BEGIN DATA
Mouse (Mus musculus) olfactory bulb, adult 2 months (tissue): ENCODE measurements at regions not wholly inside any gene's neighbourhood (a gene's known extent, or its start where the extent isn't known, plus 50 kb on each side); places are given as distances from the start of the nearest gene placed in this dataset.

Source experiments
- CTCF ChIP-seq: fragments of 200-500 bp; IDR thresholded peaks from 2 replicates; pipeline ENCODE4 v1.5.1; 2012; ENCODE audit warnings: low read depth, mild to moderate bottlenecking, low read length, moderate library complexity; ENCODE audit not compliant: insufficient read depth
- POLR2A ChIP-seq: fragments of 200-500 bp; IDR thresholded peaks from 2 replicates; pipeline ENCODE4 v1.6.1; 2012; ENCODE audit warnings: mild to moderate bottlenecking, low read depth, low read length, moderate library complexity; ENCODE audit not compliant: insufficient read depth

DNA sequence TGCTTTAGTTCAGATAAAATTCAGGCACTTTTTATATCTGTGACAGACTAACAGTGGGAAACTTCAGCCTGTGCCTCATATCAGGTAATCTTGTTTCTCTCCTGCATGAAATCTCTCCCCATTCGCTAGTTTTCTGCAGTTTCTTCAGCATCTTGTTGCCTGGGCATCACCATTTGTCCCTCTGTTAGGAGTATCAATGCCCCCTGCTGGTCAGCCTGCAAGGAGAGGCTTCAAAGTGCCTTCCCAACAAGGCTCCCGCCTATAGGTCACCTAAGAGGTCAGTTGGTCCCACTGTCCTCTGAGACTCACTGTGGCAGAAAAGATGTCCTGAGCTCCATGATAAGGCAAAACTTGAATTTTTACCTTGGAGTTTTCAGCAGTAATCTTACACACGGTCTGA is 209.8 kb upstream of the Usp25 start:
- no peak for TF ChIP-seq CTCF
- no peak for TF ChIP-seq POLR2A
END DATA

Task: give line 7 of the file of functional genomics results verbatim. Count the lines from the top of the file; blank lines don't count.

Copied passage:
- no peak for TF ChIP-seq POLR2A